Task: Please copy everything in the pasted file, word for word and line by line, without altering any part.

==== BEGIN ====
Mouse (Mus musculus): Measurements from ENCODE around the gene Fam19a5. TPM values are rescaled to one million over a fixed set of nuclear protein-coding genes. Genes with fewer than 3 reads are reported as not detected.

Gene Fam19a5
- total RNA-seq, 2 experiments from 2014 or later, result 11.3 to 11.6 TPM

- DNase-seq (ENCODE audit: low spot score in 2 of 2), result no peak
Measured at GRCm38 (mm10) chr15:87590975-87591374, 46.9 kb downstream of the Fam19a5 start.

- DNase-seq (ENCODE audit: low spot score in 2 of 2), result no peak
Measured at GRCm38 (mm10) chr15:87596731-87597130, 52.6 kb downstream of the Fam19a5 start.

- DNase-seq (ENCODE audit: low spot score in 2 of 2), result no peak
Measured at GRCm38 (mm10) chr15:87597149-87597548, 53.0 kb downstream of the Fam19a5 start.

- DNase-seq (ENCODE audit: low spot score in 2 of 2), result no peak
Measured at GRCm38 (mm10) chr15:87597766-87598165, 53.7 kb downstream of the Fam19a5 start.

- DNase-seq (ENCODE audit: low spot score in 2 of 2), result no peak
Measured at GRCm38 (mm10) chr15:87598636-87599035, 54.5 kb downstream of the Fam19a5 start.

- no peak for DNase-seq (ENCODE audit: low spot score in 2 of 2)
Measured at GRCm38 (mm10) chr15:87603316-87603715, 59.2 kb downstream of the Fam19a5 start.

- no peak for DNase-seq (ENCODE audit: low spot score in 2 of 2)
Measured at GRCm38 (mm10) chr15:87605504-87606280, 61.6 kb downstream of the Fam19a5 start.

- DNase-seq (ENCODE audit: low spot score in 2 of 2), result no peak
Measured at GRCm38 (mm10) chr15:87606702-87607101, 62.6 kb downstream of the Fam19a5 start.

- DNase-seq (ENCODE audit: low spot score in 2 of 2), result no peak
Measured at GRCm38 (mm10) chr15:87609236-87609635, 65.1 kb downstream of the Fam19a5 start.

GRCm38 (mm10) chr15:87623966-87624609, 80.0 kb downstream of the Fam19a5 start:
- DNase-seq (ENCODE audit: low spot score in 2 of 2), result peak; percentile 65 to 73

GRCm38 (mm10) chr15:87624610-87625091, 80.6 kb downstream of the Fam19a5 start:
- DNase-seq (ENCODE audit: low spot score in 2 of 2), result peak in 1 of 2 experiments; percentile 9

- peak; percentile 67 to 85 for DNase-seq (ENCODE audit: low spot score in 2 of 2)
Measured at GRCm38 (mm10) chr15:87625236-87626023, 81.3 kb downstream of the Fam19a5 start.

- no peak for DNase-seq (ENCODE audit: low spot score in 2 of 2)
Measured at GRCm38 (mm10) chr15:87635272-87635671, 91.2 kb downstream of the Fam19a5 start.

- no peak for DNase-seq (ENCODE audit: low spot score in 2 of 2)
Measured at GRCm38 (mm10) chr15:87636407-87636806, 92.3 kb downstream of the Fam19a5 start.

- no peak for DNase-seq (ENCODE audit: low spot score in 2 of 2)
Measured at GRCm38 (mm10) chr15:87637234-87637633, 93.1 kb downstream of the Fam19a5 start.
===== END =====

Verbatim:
Mouse (Mus musculus): Measurements from ENCODE around the gene Fam19a5. TPM values are rescaled to one million over a fixed set of nuclear protein-coding genes. Genes with fewer than 3 reads are reported as not detected.

Gene Fam19a5
- total RNA-seq, 2 experiments from 2014 or later, result 11.3 to 11.6 TPM

- DNase-seq (ENCODE audit: low spot score in 2 of 2), result no peak
Measured at GRCm38 (mm10) chr15:87590975-87591374, 46.9 kb downstream of the Fam19a5 start.

- DNase-seq (ENCODE audit: low spot score in 2 of 2), result no peak
Measured at GRCm38 (mm10) chr15:87596731-87597130, 52.6 kb downstream of the Fam19a5 start.

- DNase-seq (ENCODE audit: low spot score in 2 of 2), result no peak
Measured at GRCm38 (mm10) chr15:87597149-87597548, 53.0 kb downstream of the Fam19a5 start.

- DNase-seq (ENCODE audit: low spot score in 2 of 2), result no peak
Measured at GRCm38 (mm10) chr15:87597766-87598165, 53.7 kb downstream of the Fam19a5 start.

- DNase-seq (ENCODE audit: low spot score in 2 of 2), result no peak
Measured at GRCm38 (mm10) chr15:87598636-87599035, 54.5 kb downstream of the Fam19a5 start.

- no peak for DNase-seq (ENCODE audit: low spot score in 2 of 2)
Measured at GRCm38 (mm10) chr15:87603316-87603715, 59.2 kb downstream of the Fam19a5 start.

- no peak for DNase-seq (ENCODE audit: low spot score in 2 of 2)
Measured at GRCm38 (mm10) chr15:87605504-87606280, 61.6 kb downstream of the Fam19a5 start.

- DNase-seq (ENCODE audit: low spot score in 2 of 2), result no peak
Measured at GRCm38 (mm10) chr15:87606702-87607101, 62.6 kb downstream of the Fam19a5 start.

- DNase-seq (ENCODE audit: low spot score in 2 of 2), result no peak
Measured at GRCm38 (mm10) chr15:87609236-87609635, 65.1 kb downstream of the Fam19a5 start.

GRCm38 (mm10) chr15:87623966-87624609, 80.0 kb downstream of the Fam19a5 start:
- DNase-seq (ENCODE audit: low spot score in 2 of 2), result peak; percentile 65 to 73

GRCm38 (mm10) chr15:87624610-87625091, 80.6 kb downstream of the Fam19a5 start:
- DNase-seq (ENCODE audit: low spot score in 2 of 2), result peak in 1 of 2 experiments; percentile 9

- peak; percentile 67 to 85 for DNase-seq (ENCODE audit: low spot score in 2 of 2)
Measured at GRCm38 (mm10) chr15:87625236-87626023, 81.3 kb downstream of the Fam19a5 start.

- no peak for DNase-seq (ENCODE audit: low spot score in 2 of 2)
Measured at GRCm38 (mm10) chr15:87635272-87635671, 91.2 kb downstream of the Fam19a5 start.

- no peak for DNase-seq (ENCODE audit: low spot score in 2 of 2)
Measured at GRCm38 (mm10) chr15:87636407-87636806, 92.3 kb downstream of the Fam19a5 start.

- no peak for DNase-seq (ENCODE audit: low spot score in 2 of 2)
Measured at GRCm38 (mm10) chr15:87637234-87637633, 93.1 kb downstream of the Fam19a5 start.